I hear constantly from well-meaning but frustrated companies struggling to prioritize the various carbon reduction opportunities in front of them. At its simplest level, the problem is best broken down into three steps:
- Quantifying and categorizing a company's carbon footprint or GHG inventory;
- Determining what mitigation strategies are most credible and relevant; and,
- Prioritizing the most cost-effective of those strategies to deploy.
The GHG community has largely settled on the WRI/WBCSD GHG Protocol as a means of achieving the first step. In short, it identifies three "scopes" or emissions categories that define a corporate GHG inventory:
- Scope 1: Direct Emissions - a company's direct GHG emissions from equipment and processes owned or directly controlled by the company.
- Scope 2: Indirect / Energy-Related Emissions - GHG emissions related to electricity or steam purchased from third parties.
- Scope 3: Indirect / Other Emissions - GHG emissions related to a company’s activities, but from sources not owned or controlled by the company. Scope 3 emissions can include upstream emissions from suppliers and raw materials industries, downstream emissions from customers that result from the use of a company product, or even employee travel.
(Mark Trexler has an interesting post on this that is well worth reading, particularly as he addresses some of the thornier issues associated with Scope 3 emissions definition and potential for double-counting between Scopes.)
For this discussion, the important point is that most companies will focus their efforts on Scope 1 and Scope 2 emissions--because those are the emissions most directly connected to a company's controllable operating activities and those that are most likely to be subject to future regulation.
Furthermore, according to the EPA, "generating electricity is the single largest source of CO2 emissions in the United States, representing 38 percent of all CO2 emissions." And, for the majority of non-industrial businesses in the US, electricity usage is the largest driver of their GHG inventories. This leads to an interesting insight, which is that most US companies will find the biggest opportunity for GHG mitigation focused on reducing and/or greening their electricity consumption.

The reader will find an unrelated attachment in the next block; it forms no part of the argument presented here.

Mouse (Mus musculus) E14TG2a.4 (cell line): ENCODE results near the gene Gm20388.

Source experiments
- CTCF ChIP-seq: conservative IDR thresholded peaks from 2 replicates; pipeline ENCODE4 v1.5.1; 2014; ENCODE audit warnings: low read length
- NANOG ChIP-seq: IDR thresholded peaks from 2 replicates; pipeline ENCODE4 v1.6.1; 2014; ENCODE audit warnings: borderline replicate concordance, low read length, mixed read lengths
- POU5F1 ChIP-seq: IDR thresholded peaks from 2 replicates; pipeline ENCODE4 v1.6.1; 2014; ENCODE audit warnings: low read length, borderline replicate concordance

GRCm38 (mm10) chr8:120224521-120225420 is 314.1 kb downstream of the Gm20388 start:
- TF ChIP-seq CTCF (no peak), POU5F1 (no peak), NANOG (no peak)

This is in part why there has been so much attention and skepticism around the use of RECs. As companies have sought to quickly and easily green their energy consumption, some have ended up calculating their Scope 2 emissions and then addressing them by just offsetting their inventory with a bulk REC purchase. While this has the allure of being easy, it raises a number of questions about the quality of GHG inventory reduction achieved. The ironic result is that companies that are trying to do something good end up running the risk of damaging their credibility.
A more robust Scope 2 mitigation strategy should focus on (1) reducing energy consumption through elimination of waste and inefficiency and (2) displacing third-party energy sources with clean on-site energy (usually solar power). Offsetting with RECs should be applied only to the remaining energy balance after all efficiency and on site energy opportunities have been exhausted.
Historically, the main challenge for companies engaging in efficiency and energy projects has been challenge of allocating capital to various projects because of the complexities of calculating project returns that incorporate tax benefits, utility incentives, and performance risk. The development of energy service performance contracts and solar PPA's removes this hurdle, enabling companies to make efficiency and solar power commitments on a pay-as-you-go basis with predictable pricing and no capital investment. From my perspective, these innovations play a key role in enabling companies to achieve robust Scope 2 mitigation with a lot more certainty that they are taking the right steps in the right order.